HRU has been grilling PDA about that KVC report on overruns.

That statement makes about the same amount of sense to you and me as the following fragment of conversation does to a Washington newcomer: "OMB has been grilling DOD about that GAO report on overruns."

How soon we forget that the rest of the country's knowledge of government-body initials includes the FBI, CIA, IRS and little else.

As a matter of fact, we don't have to work for or with the government to be swept up in a specialized body of abbreviations and argot.

I know several hospital volunteers who had no previous medical experience except as patients, and now they talk of the ICU, EEGs, bluebacks, charge nurses, going to pedes, and a rescue arriving with a CPR. Of course these folks are still not in the same league as doctors, who can talk as obscurely as they scribble prescriptions.

Computer land is another territory with its own special babble. My son-in-law the software engineer is very proficient in it, from bits and bytes to CPUs, MUXs, IBGs, IPLs, re-booting and debugging. But he moved recently to a company providing telecommunications by satellite, and now he has another foreign language to learn--aerospace.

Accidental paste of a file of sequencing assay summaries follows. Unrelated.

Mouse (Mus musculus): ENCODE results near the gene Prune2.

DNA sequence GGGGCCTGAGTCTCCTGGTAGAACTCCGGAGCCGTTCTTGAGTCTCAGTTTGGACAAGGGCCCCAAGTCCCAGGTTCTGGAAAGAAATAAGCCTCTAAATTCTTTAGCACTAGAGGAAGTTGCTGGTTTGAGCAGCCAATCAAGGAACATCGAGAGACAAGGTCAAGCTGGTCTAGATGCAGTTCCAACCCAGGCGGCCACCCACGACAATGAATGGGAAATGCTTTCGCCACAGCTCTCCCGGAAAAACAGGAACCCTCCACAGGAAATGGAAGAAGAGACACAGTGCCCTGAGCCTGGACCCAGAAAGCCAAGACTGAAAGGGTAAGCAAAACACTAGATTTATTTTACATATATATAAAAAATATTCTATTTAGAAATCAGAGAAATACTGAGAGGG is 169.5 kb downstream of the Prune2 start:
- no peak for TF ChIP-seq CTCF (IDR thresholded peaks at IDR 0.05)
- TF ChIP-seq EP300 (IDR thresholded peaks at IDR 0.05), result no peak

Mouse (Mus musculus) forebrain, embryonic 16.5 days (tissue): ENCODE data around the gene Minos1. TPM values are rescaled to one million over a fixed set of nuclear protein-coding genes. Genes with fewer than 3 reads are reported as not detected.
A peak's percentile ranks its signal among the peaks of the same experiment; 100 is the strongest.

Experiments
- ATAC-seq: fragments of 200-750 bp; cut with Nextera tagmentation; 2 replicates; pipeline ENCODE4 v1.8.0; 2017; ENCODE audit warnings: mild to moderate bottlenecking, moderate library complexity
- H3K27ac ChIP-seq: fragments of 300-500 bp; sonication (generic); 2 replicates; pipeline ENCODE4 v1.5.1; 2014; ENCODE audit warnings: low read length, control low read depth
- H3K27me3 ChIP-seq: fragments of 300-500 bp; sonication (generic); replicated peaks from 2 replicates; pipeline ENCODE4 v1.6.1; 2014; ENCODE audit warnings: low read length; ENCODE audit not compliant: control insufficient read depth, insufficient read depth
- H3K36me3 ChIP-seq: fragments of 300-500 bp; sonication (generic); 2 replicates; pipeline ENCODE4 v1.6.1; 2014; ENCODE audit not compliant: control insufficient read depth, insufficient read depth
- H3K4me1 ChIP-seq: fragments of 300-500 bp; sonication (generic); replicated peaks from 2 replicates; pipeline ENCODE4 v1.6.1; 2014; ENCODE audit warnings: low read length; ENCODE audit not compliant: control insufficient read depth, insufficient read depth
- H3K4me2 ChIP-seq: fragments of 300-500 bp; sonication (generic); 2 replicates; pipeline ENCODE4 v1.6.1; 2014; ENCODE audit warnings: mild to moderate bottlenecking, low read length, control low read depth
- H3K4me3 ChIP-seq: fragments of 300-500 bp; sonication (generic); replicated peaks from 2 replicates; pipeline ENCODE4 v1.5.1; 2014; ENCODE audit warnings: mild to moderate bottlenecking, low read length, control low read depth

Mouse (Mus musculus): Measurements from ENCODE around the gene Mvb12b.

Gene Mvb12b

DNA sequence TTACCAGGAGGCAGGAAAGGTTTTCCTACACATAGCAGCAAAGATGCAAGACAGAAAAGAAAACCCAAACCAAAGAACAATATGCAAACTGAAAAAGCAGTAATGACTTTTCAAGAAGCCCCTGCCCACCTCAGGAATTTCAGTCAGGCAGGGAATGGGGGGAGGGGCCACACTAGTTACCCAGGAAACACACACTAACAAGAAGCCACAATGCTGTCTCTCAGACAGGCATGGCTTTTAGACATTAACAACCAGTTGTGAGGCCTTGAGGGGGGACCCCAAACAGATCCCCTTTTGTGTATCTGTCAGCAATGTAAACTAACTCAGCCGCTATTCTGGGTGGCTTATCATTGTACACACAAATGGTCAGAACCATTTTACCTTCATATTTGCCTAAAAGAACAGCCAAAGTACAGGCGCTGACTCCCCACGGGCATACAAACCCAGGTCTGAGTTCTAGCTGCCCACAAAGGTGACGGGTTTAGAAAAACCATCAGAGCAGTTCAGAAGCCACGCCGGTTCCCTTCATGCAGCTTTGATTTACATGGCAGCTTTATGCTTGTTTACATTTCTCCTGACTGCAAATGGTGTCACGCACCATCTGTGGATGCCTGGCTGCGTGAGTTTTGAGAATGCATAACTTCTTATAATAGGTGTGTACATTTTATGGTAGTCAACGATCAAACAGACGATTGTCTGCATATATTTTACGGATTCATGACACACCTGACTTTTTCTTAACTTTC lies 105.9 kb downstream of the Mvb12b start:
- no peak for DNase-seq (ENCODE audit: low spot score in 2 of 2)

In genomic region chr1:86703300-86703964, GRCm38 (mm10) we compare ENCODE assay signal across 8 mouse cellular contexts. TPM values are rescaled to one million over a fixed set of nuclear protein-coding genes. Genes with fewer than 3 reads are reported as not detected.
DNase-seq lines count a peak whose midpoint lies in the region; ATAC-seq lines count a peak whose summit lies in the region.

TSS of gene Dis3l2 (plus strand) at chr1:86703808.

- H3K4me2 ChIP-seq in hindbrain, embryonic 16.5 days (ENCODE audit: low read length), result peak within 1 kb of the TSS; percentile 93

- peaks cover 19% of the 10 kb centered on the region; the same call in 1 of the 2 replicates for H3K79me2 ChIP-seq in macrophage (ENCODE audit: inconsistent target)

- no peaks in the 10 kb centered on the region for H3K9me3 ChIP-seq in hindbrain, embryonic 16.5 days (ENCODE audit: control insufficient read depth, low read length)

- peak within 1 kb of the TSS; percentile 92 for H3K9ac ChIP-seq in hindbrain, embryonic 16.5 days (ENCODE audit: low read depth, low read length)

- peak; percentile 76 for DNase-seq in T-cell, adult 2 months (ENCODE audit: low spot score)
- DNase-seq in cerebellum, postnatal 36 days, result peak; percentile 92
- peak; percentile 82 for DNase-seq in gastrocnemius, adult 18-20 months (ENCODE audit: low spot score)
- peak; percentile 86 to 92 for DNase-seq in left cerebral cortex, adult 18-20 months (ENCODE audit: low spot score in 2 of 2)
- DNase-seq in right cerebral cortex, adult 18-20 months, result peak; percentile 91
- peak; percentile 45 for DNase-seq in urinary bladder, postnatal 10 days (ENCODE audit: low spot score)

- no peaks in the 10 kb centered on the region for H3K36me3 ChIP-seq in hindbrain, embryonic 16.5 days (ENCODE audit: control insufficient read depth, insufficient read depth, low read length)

The other night he showed me a sentence from a report he was studying: ''NLT TIME FOR POCC TO PROVIDE MCC WITH CHANGES TO OUT-OF-PLANE PKM BURN COMPONENT AND NUMBER OF SECONDS PRIOR TO EQUATORIAL CROSSING FOR PKM IGNITION.''

He had a better grasp of its meaning than I did, but not by much. And that sentence was not any denser with unexplained abbreviations than many other parts of the document.

At The Washington Post, abbreviations are not so rampant. But we do have a "mail room" that has nothing to do with mail, newsroom "budgets" that have nothing to do with money, "signatures" that are neither names nor signed, and "printers" who don't go near a press. And with "editors" who are outranked by "assistant managing editors," our hierarchy is not instanteously apparent, either.

None of these observations is really a complaint. It's hardly surprising that idiosyncratic use of language evolves within different professions. And I'm certainly sympathetic to the amount of breath, time and paper that abbreviations save--particularly in the spheres of government, medicine and technology.

But pity the poor newcomers to our various worlds. Most of us are good about answering their questions and trying to be helpful. Yet every so often, when we're not available for questioning, we drop messages on them that are far more cryptic than we realize.